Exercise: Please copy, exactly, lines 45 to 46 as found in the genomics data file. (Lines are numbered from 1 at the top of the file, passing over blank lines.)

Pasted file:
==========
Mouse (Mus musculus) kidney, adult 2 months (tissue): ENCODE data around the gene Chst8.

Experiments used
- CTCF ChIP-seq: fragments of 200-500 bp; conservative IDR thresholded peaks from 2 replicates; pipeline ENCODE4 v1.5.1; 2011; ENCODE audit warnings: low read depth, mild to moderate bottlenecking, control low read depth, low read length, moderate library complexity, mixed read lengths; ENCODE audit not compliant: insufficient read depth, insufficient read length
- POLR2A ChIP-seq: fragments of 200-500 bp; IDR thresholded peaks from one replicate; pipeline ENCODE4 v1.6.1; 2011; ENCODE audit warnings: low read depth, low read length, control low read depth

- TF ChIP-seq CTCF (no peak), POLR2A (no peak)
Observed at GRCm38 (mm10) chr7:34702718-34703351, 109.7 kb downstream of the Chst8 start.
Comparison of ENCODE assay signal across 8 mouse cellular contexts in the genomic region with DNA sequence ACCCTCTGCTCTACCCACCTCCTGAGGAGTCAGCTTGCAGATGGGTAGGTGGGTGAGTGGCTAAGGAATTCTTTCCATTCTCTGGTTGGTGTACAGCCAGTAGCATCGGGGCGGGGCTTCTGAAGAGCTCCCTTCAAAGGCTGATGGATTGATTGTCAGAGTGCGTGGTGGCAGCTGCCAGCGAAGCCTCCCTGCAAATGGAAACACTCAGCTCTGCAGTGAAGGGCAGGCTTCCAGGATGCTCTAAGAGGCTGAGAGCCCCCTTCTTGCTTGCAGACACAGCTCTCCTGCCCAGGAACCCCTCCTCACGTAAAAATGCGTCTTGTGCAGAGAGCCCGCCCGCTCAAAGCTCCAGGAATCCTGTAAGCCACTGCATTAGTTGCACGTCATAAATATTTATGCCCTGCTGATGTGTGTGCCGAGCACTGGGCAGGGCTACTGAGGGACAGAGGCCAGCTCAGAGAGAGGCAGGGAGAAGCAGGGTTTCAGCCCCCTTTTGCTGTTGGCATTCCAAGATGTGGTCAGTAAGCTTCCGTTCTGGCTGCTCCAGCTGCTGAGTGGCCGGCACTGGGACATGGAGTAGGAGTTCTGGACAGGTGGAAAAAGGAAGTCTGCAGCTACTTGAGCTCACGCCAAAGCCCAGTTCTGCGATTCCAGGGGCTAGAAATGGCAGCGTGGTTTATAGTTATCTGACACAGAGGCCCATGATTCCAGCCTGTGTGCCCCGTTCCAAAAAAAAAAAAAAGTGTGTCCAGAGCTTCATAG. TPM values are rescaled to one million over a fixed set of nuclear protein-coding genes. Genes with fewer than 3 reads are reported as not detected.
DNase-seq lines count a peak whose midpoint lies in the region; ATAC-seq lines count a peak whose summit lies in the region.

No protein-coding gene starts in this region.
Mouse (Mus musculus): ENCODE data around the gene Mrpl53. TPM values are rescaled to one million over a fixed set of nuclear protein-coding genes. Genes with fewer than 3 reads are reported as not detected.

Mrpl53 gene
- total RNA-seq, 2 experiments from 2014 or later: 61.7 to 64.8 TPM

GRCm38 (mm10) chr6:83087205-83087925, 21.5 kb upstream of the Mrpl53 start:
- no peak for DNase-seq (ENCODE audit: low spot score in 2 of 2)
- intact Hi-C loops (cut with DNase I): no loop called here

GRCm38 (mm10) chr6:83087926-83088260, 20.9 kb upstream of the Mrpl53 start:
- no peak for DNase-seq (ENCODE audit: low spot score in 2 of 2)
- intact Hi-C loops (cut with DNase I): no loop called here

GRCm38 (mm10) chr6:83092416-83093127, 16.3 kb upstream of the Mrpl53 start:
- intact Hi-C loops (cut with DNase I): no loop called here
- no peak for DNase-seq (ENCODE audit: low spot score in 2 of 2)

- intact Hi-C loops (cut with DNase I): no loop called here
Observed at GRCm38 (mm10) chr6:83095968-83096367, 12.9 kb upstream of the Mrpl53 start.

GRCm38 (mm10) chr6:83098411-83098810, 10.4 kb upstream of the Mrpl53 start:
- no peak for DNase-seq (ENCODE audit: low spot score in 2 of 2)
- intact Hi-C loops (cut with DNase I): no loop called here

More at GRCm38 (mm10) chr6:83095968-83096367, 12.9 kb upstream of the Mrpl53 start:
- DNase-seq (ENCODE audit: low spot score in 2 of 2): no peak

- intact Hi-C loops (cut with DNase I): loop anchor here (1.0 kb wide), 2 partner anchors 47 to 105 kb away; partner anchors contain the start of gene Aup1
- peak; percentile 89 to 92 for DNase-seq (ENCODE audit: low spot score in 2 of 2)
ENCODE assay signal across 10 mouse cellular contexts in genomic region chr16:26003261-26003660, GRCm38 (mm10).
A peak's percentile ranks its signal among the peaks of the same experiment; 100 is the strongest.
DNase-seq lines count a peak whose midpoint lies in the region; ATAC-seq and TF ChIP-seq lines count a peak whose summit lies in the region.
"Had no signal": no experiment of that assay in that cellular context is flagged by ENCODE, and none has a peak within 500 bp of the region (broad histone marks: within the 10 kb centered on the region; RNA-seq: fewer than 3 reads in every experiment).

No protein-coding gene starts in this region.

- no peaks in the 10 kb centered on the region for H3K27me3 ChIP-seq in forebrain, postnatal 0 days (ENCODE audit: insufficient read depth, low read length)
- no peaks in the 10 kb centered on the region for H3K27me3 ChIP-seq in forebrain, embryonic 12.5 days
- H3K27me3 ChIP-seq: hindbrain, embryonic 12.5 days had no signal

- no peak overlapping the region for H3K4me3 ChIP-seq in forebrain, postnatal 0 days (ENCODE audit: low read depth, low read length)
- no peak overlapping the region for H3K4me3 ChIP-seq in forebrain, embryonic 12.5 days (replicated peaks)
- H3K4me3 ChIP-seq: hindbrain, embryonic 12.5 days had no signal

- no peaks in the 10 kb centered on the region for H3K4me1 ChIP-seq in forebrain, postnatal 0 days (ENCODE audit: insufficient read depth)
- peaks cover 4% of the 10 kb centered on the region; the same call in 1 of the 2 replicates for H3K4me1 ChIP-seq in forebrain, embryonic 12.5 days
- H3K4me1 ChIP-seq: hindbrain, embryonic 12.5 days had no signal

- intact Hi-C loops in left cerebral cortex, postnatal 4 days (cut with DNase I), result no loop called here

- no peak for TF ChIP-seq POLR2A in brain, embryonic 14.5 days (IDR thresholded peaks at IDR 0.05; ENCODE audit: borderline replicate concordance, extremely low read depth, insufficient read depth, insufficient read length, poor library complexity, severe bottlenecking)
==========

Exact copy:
- intact Hi-C loops in left cerebral cortex, postnatal 4 days (cut with DNase I), result no loop called here

- no peak for TF ChIP-seq POLR2A in brain, embryonic 14.5 days (IDR thresholded peaks at IDR 0.05; ENCODE audit: borderline replicate concordance, extremely low read depth, insufficient read depth, insufficient read length, poor library complexity, severe bottlenecking)